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Bageye at the Wheel

Bageye at the Wheel

Author(s): Colin Grant

Location(s): Luton

Genre(s): Fiction

Era(s): 1970s



Back in the early 1970s, Luton’s population is mainly white and working-class, with a handful of Afro-Caribbean families. Among them are the Grants and, in the person of the eponymous Bageye, they have a formidable paterfamilias. Bageye takes his meals alone in Victorian fashion, eating before his wife and five pickney. The pickney try to make themselves invisible, because they go in perpetual fear of their father.

He works in the town’s Vauxhall factory but aspires for more. The difficulty is that, however disciplinarian at home, he’s incorrigibly feckless outside. His wife Blossom is reduced to hiding 50 pences for the electricity meter under the stair carpet to stop her husband gambling them away. Bageye lurches from scam to scam. Betting on the horses, dope-dealing – whatever it is, it goes wrong.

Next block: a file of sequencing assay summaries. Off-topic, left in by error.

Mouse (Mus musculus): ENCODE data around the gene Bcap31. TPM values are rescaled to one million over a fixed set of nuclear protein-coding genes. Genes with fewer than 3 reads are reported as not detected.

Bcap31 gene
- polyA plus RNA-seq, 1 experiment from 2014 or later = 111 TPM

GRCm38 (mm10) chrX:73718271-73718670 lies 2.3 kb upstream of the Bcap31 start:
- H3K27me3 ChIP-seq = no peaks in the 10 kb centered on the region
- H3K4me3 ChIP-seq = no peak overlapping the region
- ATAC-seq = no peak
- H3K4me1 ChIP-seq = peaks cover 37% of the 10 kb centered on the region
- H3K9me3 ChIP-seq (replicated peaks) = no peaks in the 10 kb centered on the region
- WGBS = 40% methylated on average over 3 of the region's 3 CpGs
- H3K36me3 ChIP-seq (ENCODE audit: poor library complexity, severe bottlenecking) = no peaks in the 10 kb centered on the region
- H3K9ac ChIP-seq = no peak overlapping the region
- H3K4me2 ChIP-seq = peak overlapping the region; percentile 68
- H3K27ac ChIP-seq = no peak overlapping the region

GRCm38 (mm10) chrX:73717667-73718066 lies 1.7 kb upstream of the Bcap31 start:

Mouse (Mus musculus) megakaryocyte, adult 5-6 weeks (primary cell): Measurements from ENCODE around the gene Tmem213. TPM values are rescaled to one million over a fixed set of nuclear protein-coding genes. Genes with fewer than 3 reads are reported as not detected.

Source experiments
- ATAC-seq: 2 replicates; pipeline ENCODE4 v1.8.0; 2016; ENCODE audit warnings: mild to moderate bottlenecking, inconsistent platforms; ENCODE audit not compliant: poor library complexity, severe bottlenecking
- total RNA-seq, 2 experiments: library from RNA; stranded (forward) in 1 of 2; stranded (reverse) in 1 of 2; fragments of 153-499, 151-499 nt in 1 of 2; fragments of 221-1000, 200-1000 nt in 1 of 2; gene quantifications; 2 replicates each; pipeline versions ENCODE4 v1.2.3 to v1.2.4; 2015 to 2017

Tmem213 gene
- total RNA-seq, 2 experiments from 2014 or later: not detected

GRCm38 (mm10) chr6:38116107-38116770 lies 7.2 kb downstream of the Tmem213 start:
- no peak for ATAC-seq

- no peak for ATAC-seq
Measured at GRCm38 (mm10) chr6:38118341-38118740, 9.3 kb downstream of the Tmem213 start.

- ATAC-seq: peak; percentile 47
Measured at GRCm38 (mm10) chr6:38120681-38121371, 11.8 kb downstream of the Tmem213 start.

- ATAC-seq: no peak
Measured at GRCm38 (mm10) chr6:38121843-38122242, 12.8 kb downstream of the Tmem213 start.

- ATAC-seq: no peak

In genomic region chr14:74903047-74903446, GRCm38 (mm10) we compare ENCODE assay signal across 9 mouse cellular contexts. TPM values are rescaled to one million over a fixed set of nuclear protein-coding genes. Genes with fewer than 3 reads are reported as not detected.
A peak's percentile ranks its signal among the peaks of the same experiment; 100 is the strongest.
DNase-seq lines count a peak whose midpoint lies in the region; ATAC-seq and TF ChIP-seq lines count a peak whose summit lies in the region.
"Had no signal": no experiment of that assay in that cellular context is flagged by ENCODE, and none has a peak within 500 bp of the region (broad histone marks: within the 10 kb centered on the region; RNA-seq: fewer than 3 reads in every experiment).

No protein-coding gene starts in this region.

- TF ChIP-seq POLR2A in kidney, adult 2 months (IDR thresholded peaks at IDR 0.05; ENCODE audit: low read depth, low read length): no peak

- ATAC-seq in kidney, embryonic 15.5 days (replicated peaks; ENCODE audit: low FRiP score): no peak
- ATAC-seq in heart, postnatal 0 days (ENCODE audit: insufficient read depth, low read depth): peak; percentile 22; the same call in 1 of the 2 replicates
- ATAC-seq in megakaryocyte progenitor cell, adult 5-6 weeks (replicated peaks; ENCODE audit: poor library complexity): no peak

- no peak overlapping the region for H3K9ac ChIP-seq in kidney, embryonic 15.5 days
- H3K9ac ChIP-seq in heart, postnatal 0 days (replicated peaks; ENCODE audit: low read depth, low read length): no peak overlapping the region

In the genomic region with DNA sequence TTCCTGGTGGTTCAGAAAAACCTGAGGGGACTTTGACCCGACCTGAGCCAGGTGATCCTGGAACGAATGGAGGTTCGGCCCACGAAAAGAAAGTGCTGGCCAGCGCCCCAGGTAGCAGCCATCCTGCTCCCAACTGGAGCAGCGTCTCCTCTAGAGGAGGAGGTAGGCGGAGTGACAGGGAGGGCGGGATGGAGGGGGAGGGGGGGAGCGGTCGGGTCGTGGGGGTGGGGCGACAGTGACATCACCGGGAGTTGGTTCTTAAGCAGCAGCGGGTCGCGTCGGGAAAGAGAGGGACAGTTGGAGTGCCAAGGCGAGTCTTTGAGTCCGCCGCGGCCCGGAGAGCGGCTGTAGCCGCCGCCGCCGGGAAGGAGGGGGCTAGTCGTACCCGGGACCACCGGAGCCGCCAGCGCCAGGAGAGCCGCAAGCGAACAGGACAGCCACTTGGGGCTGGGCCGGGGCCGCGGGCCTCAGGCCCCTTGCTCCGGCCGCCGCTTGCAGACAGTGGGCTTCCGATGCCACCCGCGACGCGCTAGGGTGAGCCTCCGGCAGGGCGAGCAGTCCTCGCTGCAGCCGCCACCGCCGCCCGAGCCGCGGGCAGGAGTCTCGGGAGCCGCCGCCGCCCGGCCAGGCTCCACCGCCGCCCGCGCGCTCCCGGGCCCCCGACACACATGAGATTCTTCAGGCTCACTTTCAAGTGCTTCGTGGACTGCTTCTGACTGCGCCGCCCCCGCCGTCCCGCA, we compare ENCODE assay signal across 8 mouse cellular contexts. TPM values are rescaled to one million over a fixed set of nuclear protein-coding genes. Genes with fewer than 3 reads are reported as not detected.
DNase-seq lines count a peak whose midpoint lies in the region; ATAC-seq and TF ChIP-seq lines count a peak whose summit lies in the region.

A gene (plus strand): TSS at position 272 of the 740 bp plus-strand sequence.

A fine example of his ongoing struggle between the grind of duty and illicit temptation comes during an outing to purchase tiles for the living-room ceiling. He attempts manfully to resist the lure of the bookmakers en route, but it’s a dead cert he’ll fail. Peter Carty, Independent

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Book Reviews

Lead Review

i felt I got to know the man and the time he lived in, through his eyes, Luton in the 1970s. A really good read – Lawrence Walsh –

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